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Hormone Sensitivity and Plant Adaptations to Flooding

Laurentius A. C. J. Voesenek, Minke Banga, Jan G. H. M. Rijnders, Eric J. W. Visser and Cornelis W. P. M. Blom
Folia Geobotanica & Phytotaxonomica
Vol. 31, No. 1, Adaptation Strategies in Wetland Plants: Links between Ecology and Physiology. Proceedings of a Workshop (1996), pp. 47-56
Published by: Springer
Stable URL: http://www.jstor.org/stable/4181415
Page Count: 10
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Hormone Sensitivity and Plant Adaptations to Flooding
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Abstract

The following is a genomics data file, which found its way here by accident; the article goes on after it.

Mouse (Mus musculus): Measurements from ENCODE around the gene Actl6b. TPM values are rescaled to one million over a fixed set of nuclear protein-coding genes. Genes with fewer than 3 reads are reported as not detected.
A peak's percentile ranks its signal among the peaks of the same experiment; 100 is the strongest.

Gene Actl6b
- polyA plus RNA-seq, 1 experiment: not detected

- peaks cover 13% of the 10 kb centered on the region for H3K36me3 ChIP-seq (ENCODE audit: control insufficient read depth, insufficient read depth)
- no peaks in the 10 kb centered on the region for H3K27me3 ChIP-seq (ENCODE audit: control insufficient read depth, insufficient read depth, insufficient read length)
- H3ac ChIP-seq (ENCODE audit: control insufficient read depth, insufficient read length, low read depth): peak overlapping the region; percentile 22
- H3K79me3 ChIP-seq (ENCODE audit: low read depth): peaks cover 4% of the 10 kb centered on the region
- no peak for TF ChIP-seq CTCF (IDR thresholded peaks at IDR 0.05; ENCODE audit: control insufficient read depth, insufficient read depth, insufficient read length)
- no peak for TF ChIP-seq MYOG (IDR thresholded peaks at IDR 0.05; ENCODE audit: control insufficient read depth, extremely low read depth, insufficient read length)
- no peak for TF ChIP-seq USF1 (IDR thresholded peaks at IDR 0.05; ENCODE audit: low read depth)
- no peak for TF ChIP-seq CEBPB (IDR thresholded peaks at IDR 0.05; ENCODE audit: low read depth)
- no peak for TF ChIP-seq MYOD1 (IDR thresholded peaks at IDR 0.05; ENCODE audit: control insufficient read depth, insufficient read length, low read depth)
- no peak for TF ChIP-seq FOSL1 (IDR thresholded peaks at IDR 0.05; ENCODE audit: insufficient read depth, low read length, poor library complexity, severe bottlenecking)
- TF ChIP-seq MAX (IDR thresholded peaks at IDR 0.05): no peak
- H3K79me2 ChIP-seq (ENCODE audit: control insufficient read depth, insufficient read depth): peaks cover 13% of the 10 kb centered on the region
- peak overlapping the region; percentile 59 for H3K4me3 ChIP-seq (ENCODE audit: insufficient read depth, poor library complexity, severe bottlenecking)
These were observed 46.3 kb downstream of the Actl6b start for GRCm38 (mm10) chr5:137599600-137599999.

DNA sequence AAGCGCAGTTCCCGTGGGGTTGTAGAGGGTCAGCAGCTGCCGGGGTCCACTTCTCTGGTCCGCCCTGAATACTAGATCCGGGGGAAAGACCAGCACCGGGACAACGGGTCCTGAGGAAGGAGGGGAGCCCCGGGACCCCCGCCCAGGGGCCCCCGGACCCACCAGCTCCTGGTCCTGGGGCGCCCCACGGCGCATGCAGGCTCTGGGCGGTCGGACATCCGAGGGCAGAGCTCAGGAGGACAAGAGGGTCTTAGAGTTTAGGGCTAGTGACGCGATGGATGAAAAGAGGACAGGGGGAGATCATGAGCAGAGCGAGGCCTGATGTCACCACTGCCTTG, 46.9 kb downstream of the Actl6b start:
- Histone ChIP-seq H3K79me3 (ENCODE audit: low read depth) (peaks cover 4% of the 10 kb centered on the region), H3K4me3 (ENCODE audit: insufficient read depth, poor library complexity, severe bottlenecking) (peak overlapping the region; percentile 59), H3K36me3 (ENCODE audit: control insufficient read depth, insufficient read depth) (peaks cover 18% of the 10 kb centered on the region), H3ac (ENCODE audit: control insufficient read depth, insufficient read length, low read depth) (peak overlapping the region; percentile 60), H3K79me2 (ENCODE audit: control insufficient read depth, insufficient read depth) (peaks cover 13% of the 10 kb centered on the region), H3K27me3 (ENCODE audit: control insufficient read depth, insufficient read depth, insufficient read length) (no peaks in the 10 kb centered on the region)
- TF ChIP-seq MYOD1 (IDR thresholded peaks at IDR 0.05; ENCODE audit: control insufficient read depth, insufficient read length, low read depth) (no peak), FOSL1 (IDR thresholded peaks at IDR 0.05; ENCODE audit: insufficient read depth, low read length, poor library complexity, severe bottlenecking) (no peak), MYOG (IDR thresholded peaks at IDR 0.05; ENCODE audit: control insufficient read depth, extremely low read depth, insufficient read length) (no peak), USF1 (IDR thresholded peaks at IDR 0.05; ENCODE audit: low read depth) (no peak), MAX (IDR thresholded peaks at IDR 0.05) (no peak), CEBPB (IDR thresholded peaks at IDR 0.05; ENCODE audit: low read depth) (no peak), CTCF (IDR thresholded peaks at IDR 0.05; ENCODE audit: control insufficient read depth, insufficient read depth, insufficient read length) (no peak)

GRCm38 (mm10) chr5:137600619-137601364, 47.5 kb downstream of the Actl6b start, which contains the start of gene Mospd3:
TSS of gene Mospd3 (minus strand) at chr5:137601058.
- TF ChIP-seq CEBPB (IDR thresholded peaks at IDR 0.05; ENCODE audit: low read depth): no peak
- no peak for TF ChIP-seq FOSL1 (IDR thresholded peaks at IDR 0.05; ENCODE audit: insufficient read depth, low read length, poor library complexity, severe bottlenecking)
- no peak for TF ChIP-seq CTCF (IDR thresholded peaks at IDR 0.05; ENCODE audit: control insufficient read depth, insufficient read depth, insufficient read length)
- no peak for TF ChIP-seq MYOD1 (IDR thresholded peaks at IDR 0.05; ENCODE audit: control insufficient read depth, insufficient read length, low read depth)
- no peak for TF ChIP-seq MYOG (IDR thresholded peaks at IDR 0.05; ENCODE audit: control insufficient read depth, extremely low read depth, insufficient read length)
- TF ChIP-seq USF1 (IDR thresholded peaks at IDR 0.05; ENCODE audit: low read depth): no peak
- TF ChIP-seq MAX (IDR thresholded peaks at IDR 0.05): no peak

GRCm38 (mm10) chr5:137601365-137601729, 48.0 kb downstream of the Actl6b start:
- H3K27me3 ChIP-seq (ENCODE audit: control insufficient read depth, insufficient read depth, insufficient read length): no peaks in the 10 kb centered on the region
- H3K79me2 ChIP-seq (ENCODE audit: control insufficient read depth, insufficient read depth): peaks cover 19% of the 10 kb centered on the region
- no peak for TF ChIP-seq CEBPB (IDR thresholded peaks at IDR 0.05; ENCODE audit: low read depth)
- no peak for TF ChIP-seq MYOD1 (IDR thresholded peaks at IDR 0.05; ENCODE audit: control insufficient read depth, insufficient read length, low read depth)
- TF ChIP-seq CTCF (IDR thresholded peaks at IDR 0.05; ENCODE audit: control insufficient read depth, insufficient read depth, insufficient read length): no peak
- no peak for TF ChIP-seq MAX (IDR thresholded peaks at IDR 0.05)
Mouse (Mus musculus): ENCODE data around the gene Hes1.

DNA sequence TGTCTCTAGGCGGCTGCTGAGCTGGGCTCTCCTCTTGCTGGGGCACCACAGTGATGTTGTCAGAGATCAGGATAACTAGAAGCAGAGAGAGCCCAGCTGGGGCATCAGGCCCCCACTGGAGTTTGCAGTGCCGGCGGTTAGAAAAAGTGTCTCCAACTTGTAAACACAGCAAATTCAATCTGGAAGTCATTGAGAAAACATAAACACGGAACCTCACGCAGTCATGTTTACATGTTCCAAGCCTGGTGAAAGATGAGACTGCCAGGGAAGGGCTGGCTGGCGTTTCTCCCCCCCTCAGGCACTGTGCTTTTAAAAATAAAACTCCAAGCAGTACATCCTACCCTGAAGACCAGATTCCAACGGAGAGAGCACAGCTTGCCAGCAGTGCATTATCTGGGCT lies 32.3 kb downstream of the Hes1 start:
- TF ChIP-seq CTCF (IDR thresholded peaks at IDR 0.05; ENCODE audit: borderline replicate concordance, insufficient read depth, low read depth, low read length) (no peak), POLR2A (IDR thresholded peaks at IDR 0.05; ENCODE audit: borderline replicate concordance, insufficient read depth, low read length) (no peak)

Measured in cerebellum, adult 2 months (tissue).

Plant hormones play a key role as mediators between environmental signals and adaptive plant responses. Auxin, ethylene and gibberellins are involved in the initiation of adaptive plant responses such as the development of adventitious roots and stimulated shoot elongation upon flooded conditions. These adaptive plastic responses in plants are frequently linked to changes in the concentrations of the hormones involved, but only rarely to shifts in sensitivity. Examples from ecophysiological research performed with species from the genus Rumex demonstrate the importance of the hormone sensitivity concept in plant adaptations to flooding: (a) Rumex species can be grouped into three response categories according to the ethylene sensitivity of the youngest petioles: positive, negative and indifferent; (b) Sub-ambient oxygen concentrations sensitize petioles of wetland Rumex species to ethylene; (c) Enhanced ethylene levels sensitize petioles of wetland Rumex species to gibberellin; (d) Auxin is the primary plant hormone responsible for the initiation of adventitious roots in wetland Rumex species. However, a factor related to waterlogging, possibly ethylene, is required to sensitize the root-shoot junction to endogenous auxin.

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